How to move apple contacts to another FOSS database?

I would love to copy my apple contacts to a database in Linux that could be easily backed up modified and saved. Does anyone know how to go about this? Thanks for any suggestions in advance.
Best Suzanne

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Hey @Suzanne!
The easiest way to do it is to export the contacts as a contact card or a spreadsheet, which you can move it around to any OS you want (and import it).

The process itself is outlined here:

You can select both vCard and CSV, as all the other contacts apps will accept at least one of them. :slight_smile:

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Hi @vasileios ,

Does this info about “Export Contact” from the Apple App Store site mean that the program is tracking its users?

Source: ‎Export Contact on the App Store

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Thank you. It will be wonderful to hold my own data.

Hey @nwarren!
The short answer is yes. It will track you, but you only need it for a one-go. From there on, you can remove the app. So, the only thing it will know is that you went in and took your data out. From there on, it’s blackness.

Though I do find it interesting why they’d do that.

And you’re most welcome, @Suzanne!

@vasileios, I’m guessing that selling a user’s information is for the money.

What are the chances the app could store a phone-home process to continually retrieve user data, even after the app itself has been deleted?

If so, I’m wondering if a sandboxed iTunes would be potentially safer. Like within VMware?

Or, maintain a separate, older laptop that only runs Windows10 with iTunes. It’s annoying, but at least those of us who still use iPhones/Pads are able to safely store and access our contact lists, text messages, etc. Sorta like a dedicated server that NEVER goes online. :laughing:

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Hey @nwarren!
Information is the new oil, as the globalists say. However, Apple has always been about keeping info for its own benefit, so once you uninstall the app, your iPhone will lock the app out for good. That’s especially true if you’ve chosen to not offer any diagnostics to App developers. Thus, I wouldn’t worry.

You don’t even need to utilize iTunes, in my opinion. It’s really slow on a Windblowz system and it’s not really worth it. Lately, a new app for Apple Music came to my attention, but I haven’t tested it yet. It’s called Cider and it’s available for Linux, free. Also, there are web-connecting apps on Linux (I believe via Flatpak) that connect to Apple Music (or you can use your browser). The only side with those apps is that you cannot download the music, but you can play it online. This means all your playlists and library are available. I’ve tested them, but I still haven’t looked into Cider.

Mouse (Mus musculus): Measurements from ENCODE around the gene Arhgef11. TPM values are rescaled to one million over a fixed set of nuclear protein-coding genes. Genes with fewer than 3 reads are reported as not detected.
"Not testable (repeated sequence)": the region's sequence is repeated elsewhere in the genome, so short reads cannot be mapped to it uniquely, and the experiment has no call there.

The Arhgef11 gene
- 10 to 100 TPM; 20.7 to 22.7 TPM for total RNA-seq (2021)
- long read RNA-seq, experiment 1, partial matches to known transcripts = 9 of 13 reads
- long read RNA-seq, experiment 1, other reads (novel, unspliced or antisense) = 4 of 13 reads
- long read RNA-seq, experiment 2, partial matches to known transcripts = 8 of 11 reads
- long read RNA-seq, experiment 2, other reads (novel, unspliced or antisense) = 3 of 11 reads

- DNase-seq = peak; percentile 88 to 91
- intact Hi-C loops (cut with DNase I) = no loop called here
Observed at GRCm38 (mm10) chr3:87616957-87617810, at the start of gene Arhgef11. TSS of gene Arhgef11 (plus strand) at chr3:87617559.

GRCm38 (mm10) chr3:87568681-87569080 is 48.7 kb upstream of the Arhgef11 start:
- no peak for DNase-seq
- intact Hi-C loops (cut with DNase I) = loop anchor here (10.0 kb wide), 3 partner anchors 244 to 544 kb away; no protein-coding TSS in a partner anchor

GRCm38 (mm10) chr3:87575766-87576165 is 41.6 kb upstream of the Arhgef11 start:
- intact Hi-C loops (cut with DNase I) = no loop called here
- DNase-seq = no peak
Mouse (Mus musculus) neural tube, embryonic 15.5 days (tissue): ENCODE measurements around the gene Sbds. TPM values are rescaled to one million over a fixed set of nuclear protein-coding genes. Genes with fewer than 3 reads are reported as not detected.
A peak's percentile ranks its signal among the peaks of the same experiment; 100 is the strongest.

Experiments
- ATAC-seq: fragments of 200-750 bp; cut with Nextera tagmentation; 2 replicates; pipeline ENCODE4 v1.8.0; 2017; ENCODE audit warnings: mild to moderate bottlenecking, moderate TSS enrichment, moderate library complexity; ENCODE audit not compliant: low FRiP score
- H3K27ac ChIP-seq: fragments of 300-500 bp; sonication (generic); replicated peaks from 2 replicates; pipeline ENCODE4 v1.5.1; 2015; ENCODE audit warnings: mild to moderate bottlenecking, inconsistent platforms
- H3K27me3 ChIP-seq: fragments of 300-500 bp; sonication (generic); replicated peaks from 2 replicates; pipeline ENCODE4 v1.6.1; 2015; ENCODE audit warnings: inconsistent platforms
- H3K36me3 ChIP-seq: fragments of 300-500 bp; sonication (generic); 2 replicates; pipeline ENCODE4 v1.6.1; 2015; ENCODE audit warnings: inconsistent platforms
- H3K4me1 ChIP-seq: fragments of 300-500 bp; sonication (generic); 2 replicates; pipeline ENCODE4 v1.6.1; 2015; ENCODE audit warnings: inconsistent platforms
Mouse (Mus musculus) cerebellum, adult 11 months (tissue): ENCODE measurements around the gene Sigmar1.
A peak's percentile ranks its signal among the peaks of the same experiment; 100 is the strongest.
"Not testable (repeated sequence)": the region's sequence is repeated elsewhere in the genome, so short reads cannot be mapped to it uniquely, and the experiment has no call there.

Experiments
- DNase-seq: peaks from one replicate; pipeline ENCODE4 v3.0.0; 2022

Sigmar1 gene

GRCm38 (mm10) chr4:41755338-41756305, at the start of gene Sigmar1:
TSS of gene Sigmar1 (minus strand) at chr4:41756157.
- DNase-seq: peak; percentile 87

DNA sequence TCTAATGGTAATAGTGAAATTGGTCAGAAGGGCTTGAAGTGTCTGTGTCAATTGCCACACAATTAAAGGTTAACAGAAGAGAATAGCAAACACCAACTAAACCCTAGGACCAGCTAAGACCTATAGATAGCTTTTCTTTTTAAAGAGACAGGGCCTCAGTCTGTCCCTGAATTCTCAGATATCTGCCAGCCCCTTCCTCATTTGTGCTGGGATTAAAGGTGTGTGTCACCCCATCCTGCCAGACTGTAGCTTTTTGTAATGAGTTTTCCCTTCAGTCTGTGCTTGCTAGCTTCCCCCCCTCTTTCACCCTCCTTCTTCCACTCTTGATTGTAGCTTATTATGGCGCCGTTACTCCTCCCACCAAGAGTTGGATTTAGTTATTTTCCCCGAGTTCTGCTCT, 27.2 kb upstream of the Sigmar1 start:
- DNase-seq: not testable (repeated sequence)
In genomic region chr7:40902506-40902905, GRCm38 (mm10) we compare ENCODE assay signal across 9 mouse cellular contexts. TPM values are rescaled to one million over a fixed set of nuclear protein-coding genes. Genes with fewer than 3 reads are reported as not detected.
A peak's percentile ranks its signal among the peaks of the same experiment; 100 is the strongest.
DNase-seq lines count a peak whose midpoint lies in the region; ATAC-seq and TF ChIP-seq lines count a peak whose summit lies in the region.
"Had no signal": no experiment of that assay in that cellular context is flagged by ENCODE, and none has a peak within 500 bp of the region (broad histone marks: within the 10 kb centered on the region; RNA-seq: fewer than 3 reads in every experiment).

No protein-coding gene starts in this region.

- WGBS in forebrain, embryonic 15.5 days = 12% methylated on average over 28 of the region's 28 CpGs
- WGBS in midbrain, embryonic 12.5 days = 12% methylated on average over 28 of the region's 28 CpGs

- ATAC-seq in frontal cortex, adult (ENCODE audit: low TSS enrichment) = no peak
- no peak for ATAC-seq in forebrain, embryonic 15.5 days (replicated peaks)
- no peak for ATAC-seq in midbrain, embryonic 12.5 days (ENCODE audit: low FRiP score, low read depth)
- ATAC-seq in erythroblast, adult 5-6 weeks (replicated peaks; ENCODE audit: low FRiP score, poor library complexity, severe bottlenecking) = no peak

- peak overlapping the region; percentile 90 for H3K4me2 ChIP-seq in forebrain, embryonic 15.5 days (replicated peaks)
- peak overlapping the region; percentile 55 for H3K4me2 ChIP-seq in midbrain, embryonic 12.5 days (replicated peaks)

On the contacts part, there’s a much more private way to copy them, but it’s a manual one. Here’s the process I’d recommend:

  1. Create a new contact inside the Linux app you want.
  2. Export the contact list (even with just one contact) as a CVS file
  3. Open the CVS file inside LibreOffice Calc or OnlyOffice Spreadsheet
  4. Notice the structure (and data columns) the file uses
  5. Utilize that structure to create the rest of the contacts and manually create them by looking at your iPhone
  6. Save the file as a spreadsheet and export it also as a CVS file
  7. Import the CVS file to your new contacts app

That’s a bit of a tedious process, but you’ll have everything down with a backup copy as well. :slight_smile:

Whew, @vasileios! “Tedious”, for sure!

I appreciate your having taken the time to detail that process. Can’t get much more secure than manual data entry!

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I know the feeling all too well! I did the same thing for my contacts and my entire password database. So, I feel for you!

Though, once you create it, you will feel a huge burden off your back!

Burdenless is good, eh @vasileios!

Here’s an option for repeatedly capturing/saving/exporting contact lists directly from an iPhone, sadly, only via Windows or MacOS. The program also captures text messages in case there’s a thread you want to save.

(We don’t need it to access iPhone/iPad photos or documents. Linux can see those.)
iPhone on Linux1

I couldn’t find it in the Apple app store, which could…or could not…be a good sign. Dunno. The definite down side of that is I haven’t found any information regarding their privacy policy. Further, the website’s English is clearly not from a native speaker.

Regardless, for repeated access to iPhone/iPad Apple-locked-away data, and when used on a computer with no internet access, this works well.

Here are the specs:

'Though other apps exist which do the same thing, I’ve successfully used this one in my pre-Linux days.

FYI.

Best regards,